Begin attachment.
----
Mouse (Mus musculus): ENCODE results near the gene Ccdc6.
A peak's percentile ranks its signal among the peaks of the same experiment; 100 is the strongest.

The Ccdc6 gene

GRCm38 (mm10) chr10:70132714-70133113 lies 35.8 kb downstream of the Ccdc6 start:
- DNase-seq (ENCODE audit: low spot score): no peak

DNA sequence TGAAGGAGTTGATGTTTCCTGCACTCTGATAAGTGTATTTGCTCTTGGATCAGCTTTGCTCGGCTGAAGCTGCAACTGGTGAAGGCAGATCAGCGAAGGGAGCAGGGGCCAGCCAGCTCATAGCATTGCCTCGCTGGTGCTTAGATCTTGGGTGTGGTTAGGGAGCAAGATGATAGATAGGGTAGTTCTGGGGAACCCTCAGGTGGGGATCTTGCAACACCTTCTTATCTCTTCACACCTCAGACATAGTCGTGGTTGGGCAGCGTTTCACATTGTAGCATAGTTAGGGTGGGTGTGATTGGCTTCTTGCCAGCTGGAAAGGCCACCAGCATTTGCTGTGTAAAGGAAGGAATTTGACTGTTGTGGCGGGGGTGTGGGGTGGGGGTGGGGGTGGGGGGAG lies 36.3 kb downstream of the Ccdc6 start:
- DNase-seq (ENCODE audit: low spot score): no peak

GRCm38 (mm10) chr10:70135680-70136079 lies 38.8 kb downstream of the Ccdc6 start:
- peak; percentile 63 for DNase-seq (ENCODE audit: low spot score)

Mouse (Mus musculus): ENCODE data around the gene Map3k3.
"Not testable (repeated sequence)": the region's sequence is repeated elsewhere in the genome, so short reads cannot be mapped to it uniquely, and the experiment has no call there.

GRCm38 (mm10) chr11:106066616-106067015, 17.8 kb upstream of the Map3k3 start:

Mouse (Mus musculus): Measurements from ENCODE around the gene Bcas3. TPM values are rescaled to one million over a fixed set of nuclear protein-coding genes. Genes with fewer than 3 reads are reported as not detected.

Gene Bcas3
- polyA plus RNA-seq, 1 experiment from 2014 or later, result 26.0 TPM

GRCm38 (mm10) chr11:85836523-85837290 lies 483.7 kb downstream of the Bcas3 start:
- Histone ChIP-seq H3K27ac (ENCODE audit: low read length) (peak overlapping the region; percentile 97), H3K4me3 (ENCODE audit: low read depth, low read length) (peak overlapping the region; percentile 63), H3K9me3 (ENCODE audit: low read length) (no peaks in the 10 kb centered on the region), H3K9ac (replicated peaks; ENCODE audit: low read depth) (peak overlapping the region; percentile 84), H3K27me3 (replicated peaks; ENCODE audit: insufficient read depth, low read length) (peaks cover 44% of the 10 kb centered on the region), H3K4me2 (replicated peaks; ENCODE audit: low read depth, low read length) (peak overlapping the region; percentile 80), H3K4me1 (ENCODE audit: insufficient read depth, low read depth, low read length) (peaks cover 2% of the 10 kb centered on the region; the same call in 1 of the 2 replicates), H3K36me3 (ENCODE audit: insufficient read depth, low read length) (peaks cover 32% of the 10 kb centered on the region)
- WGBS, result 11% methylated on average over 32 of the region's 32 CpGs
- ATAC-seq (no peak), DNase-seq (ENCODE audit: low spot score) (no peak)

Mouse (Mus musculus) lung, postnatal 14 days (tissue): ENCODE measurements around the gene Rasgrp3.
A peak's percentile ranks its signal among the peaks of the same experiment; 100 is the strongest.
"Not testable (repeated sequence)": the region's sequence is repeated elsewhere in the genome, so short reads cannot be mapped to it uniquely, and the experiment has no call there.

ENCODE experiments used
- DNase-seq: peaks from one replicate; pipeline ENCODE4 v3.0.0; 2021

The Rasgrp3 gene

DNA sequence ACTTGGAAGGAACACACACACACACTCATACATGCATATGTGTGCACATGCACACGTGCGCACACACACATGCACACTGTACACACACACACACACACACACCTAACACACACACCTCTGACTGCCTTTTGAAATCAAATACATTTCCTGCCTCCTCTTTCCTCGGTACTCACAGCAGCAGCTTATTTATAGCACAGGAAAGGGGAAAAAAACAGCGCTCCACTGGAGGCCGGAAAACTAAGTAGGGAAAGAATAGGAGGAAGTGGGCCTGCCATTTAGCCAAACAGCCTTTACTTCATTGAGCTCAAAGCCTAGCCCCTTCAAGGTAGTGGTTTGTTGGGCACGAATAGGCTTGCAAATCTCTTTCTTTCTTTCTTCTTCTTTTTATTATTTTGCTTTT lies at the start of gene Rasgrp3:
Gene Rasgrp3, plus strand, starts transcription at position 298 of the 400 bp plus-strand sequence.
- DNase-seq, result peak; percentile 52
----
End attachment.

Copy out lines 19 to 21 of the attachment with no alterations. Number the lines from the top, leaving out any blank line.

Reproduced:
- ATAC-seq (no peak), DNase-seq (ENCODE audit: low spot score) (no peak)

Mouse (Mus musculus) lung, postnatal 14 days (tissue): ENCODE measurements around the gene Rasgrp3.
A peak's percentile ranks its signal among the peaks of the same experiment; 100 is the strongest.